DEATH rates are almost twice as high in the most deprived areas of Scotland when compared to the least deprived, according to the latest figures.

A new report from National Records of Scotland (NRS) found that the gap is even wider between these areas for some specific causes of deprivation, including drug misuse deaths.

The Scotland’s Population report for 2022 considers long-term life expectancy trends in the country.

The head of demographic statistics at NRS, Julie Ramsay, said: “2022 saw the largest year-on-year decrease in drug misuse deaths on record but it was still 3.7 times as high as it was in 2000.

“People in the most deprived areas were almost 16 times as likely to die from drug misuse as those in the least deprived.”

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Over the past 40 years overall life expectancy in Scotland has improved, with more people living longer lives.

However, the life expectancy of Scots remains lower than the rest of the UK and in recent years has started to reverse.

The NRS noted that the recent fall in life expectancy was mainly due to Covid-19.

Over the last decade the high level of drug-related deaths, the increase in deaths from dementia and Alzheimer’s and a slowdown in the decrease in coronary heart disease deaths contributed to the stall in life expectancy improvements.

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The report also shows that there are now more people aged 65 and over than people under 15.

This trend is mainly driven by the post-war baby boom generation getting older.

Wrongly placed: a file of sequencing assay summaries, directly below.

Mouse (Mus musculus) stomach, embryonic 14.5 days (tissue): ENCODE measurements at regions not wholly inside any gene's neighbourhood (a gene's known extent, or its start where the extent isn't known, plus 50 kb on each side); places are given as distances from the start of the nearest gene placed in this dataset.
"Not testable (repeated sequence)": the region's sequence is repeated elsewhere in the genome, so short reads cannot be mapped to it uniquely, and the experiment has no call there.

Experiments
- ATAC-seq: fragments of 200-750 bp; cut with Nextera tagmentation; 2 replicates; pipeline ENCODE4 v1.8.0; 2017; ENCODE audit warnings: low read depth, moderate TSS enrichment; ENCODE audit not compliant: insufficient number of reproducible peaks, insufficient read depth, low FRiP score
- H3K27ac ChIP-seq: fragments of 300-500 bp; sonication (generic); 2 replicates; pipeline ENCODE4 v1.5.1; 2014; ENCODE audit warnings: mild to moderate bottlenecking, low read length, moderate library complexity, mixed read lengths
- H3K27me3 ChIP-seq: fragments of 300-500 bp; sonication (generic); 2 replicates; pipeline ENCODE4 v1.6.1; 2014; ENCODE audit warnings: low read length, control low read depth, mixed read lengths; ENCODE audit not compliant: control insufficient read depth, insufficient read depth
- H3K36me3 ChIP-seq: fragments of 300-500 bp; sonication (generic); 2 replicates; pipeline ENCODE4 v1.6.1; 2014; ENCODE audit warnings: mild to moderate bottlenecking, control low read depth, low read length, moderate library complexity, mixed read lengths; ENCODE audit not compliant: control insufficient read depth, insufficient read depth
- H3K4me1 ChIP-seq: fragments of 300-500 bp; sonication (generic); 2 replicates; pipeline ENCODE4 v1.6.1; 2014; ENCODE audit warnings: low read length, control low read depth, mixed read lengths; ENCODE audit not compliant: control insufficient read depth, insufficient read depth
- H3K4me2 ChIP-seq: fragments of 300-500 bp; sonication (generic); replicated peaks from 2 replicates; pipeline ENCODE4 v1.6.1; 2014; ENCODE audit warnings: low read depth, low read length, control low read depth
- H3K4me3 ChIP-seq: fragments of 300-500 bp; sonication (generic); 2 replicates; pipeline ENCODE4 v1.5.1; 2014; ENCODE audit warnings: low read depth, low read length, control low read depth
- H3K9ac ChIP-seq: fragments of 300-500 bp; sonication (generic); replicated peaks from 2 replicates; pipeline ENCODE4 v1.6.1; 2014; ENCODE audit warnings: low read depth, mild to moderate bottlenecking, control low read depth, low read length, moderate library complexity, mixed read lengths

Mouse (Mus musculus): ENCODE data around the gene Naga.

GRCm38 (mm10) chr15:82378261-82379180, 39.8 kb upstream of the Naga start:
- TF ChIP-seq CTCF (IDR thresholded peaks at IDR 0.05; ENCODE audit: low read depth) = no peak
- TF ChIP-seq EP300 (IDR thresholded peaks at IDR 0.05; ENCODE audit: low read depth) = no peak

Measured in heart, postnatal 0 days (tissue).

People living longer and fertility in Scotland falling have also contributed to Scotland’s ageing population.

Indeed, fertility is now at the lowest recorded level and is one of the lowest in Europe.

Scottish Conservative health spokesman Dr Sandesh Gulhane said: “These figures should be a source of shame for the SNP government.

“They are full of warm words on supporting our most deprived areas, but the reality is a record of overwhelming failure.

“My thoughts are with all those families across Scotland who are grieving the loss of a loved one.

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“On the SNP’s watch, it is clearer than ever that your life chances are determined by where you grow up, which should never be the case.”

He said the gap in drug death rates is “utterly disgraceful” and pushed his party’s Right to Recovery Bill, which would enshrine in law the right for people to require drug treatment to access it.

Drugs and alcohol policy minister Elena Whitham said: “My thoughts and condolences are with all those who have lost a loved one.

“Scotland’s communities experience health, quality of life and even life expectancy differently across our society.

“We will continue to work with our partners, including Public Health Scotland and National Records of Scotland, to understand what is needed at a national and regional level to support local, preventative action to drive improvements in population health and to tackle inequalities.”

She said the Scottish Government is doing “everything within our powers to tackle drugs deaths”, is developing a dementia strategy delivery plan and is taking action to minimise preventable heart disease.